I, myself, pirated video games when I was younger. However, with the rise of digital distribution services, such as Steam, I don't need to. The amount disposable income hasn't changed much, but the value of legally purchasing games via dealing with the challenges of piracy has.
This has nothing to do with new DRM techniques, in fact, those harm my desire to purchase legally. If I purchase a game via Steam, I can install it any number of times as long as Valve is still in business (which is it's own issue). The Steam client provide other benefits for me, automatic patching (which is a great, but under appreciated, bonus), many useful community/friends support, and easy access to new and/or independent games.
What do I get if I buy a heavily DRM'ed game from $RETAILSTORE? A longer install process, annoying patch process or multiple background patching programs, obtrusive DRM (ubisoft, i'm looking at you), and no replacement if the physical media is damaged or lost.
Steam is far from perfect, but is far superior to the normal retail mess that is the mainstream game market. Hell, they even foster innovation in the independent game market, as they provide indie games exposure when they normally cannot get any reasonable physical distribution or marketing. I've spent far more money on games since the rise of Steam than the entire time before it, and I play far fewer games than before.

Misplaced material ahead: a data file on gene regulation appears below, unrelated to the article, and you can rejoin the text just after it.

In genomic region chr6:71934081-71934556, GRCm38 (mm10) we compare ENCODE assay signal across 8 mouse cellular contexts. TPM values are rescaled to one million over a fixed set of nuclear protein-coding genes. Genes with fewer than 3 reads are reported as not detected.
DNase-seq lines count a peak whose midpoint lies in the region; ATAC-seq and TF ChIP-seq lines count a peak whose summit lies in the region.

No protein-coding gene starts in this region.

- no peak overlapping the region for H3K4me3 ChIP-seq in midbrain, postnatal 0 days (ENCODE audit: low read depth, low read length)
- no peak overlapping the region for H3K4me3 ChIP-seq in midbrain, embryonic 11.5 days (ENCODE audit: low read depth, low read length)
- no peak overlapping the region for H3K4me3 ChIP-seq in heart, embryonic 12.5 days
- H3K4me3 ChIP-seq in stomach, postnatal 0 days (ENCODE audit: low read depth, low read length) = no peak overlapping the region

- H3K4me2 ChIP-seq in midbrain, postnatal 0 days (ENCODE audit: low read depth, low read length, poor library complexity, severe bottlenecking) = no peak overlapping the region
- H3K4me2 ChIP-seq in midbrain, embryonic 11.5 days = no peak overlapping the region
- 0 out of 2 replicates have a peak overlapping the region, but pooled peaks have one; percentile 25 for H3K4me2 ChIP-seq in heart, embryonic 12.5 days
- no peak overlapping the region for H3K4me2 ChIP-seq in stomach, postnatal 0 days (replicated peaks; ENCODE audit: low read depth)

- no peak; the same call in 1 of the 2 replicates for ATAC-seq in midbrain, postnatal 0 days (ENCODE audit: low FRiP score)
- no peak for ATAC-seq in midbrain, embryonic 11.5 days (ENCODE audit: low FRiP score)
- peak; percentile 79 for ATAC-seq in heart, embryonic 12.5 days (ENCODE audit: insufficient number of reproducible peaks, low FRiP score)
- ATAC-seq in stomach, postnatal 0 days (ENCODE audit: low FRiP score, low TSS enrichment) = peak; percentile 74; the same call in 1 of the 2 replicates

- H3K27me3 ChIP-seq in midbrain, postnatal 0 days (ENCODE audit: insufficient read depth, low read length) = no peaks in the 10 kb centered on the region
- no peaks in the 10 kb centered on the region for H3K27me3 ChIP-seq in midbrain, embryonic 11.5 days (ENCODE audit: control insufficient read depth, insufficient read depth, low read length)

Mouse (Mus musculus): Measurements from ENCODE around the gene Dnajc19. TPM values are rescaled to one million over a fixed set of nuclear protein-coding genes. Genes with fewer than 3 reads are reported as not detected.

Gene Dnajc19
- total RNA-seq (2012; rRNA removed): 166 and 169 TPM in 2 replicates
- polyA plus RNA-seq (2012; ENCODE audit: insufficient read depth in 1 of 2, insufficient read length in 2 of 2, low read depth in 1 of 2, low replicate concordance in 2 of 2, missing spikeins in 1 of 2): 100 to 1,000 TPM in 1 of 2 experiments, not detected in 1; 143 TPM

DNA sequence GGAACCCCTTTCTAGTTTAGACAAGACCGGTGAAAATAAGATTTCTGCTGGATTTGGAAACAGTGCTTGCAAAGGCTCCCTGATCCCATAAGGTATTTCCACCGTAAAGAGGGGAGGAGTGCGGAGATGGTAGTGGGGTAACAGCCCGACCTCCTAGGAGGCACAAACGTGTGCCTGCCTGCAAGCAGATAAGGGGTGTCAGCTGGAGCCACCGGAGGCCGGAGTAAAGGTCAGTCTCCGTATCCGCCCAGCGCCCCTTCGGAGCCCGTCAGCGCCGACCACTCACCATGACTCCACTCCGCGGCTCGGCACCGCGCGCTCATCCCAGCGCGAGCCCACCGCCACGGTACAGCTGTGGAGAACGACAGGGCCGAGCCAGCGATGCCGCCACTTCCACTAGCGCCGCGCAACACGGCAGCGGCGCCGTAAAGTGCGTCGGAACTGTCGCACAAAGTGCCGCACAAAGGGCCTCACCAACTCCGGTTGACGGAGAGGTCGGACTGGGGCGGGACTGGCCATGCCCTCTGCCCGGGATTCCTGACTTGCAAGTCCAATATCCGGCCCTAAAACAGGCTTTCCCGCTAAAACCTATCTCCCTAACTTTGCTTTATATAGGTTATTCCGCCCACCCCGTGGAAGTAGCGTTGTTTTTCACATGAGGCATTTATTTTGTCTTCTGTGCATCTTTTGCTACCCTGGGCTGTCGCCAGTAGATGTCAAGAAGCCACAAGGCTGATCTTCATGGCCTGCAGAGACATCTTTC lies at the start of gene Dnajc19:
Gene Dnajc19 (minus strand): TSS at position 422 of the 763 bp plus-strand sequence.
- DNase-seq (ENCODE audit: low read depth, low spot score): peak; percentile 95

Why can't someone do this for Movies and TV shows? The few that do, such as Apple or Amazon, have high prices or annoying restrictions. When a game is released at retail stores, it's released at the same time on Steam. Why do I have to wait a week to see it on the Apple store? Why is one episode worth $2, when the entire season is $20 for 26 episodes?
If I can pirate the Movie or TV show, I bypass all of these annoyances for free. There aren't as many problems pirating video content as the chance of virus infection is greatly reduced, and any DRM methods can be easily bypassed by the 'Scene'. If anything, nasty consumer-level DRM (HDCP) is a foolish waste, as less intrusive DRM methods would prevent casual copying while not punishing those who legitimately attempt to purchase your items.
Fix the release delays, and one-download-only approach, and reduce the price discrepancies. Then you will have a healthy market again.